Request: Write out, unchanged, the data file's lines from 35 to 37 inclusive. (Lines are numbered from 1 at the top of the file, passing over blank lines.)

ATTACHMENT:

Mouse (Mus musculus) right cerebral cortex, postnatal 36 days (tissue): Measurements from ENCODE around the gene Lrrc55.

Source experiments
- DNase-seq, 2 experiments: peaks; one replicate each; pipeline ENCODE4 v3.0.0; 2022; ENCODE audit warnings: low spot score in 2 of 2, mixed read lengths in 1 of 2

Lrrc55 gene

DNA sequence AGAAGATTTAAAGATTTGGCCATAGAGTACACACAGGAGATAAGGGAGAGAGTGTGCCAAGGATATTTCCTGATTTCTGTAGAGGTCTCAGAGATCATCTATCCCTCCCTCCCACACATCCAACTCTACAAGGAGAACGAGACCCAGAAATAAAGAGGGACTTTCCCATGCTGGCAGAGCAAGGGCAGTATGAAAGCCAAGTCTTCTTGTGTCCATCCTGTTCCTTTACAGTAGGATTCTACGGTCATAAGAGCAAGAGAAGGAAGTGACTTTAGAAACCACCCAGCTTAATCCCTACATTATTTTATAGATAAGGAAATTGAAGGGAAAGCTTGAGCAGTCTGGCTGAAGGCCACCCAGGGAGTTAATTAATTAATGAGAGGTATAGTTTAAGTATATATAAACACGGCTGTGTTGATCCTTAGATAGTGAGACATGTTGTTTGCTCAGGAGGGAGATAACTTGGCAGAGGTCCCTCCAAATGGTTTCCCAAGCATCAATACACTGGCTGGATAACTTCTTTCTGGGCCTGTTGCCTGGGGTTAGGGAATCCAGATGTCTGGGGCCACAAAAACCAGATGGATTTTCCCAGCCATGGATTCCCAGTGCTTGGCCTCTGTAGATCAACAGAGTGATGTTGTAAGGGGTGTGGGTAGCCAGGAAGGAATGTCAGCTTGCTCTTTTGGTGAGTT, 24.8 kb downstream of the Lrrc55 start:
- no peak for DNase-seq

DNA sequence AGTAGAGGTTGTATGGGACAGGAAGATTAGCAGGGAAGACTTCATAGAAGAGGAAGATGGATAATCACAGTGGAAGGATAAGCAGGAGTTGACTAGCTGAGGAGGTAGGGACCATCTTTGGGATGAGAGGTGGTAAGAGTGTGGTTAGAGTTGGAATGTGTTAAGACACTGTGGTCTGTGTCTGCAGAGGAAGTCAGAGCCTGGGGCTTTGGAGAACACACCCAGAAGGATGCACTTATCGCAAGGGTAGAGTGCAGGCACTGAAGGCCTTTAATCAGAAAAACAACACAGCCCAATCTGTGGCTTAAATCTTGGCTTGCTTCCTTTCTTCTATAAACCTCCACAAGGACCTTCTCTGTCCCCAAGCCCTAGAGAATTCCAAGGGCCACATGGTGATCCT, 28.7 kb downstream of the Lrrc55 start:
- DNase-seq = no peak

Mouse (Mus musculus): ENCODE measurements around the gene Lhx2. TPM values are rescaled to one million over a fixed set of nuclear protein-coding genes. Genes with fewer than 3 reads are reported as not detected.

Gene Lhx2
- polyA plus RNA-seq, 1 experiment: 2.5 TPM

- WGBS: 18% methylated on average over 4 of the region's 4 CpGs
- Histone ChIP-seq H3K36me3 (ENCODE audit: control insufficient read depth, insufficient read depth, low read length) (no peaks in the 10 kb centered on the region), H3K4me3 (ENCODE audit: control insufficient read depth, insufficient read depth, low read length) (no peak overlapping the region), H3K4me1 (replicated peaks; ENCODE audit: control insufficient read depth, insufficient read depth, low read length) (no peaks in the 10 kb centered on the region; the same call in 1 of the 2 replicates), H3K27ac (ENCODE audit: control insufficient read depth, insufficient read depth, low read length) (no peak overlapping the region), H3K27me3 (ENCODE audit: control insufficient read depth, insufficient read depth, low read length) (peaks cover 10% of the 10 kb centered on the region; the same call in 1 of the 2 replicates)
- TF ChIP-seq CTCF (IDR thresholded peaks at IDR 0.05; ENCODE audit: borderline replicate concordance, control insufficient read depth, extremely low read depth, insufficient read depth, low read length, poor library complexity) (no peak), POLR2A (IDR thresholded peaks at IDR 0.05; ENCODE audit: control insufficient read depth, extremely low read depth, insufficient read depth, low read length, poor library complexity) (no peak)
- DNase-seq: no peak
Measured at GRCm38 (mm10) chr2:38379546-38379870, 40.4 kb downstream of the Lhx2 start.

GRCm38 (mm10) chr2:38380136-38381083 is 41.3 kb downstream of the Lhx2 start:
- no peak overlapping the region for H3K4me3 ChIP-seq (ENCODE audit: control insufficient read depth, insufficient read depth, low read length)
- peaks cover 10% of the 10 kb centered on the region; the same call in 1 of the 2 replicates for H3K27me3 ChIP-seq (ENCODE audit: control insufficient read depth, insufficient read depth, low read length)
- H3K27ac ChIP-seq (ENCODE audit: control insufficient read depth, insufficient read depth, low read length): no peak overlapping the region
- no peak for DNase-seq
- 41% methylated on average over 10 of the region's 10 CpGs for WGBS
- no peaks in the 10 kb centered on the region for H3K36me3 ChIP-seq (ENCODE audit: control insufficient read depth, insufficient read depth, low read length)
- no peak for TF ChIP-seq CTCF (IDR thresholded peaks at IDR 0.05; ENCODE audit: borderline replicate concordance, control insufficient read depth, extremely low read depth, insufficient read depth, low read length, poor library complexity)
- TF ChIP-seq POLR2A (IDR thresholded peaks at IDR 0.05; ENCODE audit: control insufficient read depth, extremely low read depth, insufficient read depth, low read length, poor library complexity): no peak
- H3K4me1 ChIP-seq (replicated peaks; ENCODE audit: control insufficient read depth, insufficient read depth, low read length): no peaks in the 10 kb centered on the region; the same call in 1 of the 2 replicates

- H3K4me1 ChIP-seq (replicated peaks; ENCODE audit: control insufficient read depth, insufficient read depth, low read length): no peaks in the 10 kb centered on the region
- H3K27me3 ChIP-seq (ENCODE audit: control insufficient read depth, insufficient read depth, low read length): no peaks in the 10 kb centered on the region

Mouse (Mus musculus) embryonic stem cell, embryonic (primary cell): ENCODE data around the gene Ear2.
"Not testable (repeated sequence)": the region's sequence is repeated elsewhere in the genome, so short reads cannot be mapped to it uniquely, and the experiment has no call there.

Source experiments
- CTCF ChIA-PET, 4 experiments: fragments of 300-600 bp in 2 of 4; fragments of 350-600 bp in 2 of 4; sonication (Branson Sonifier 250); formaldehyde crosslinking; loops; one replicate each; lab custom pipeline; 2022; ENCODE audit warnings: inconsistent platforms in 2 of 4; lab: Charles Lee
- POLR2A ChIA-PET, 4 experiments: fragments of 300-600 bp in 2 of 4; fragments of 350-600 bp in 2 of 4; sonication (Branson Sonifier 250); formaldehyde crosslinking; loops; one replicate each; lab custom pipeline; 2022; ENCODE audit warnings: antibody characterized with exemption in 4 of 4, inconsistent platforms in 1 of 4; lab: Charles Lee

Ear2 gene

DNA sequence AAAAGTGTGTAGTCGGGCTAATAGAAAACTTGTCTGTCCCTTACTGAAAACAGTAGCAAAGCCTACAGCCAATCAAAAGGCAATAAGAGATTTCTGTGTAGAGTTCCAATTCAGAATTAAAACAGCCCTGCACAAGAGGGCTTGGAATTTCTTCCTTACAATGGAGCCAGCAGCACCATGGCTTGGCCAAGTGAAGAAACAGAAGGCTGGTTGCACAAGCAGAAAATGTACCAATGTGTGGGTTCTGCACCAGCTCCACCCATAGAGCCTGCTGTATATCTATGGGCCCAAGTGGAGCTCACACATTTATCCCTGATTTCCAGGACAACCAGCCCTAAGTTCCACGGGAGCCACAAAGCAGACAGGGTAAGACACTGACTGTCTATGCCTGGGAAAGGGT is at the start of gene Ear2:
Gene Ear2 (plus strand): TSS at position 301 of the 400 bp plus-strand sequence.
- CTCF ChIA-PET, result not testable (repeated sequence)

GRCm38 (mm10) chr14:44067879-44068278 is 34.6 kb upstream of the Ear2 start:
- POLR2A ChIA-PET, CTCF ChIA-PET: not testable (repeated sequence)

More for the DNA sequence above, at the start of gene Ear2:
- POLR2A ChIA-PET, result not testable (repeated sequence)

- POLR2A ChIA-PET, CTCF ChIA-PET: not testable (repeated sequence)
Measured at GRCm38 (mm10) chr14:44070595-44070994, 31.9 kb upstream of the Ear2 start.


DNA sequence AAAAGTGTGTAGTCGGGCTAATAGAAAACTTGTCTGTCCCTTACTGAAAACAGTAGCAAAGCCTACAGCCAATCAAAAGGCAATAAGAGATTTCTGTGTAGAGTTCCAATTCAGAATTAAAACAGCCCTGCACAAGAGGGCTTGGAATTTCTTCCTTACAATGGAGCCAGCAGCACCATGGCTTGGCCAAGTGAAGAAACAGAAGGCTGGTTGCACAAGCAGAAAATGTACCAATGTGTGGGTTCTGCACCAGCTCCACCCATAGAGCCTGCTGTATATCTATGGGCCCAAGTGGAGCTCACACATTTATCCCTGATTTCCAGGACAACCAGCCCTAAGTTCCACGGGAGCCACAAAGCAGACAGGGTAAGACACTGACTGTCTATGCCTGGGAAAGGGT is at the start of gene Ear2:
Gene Ear2 (plus strand): TSS at position 301 of the 400 bp plus-strand sequence.
- CTCF ChIA-PET, result not testable (repeated sequence)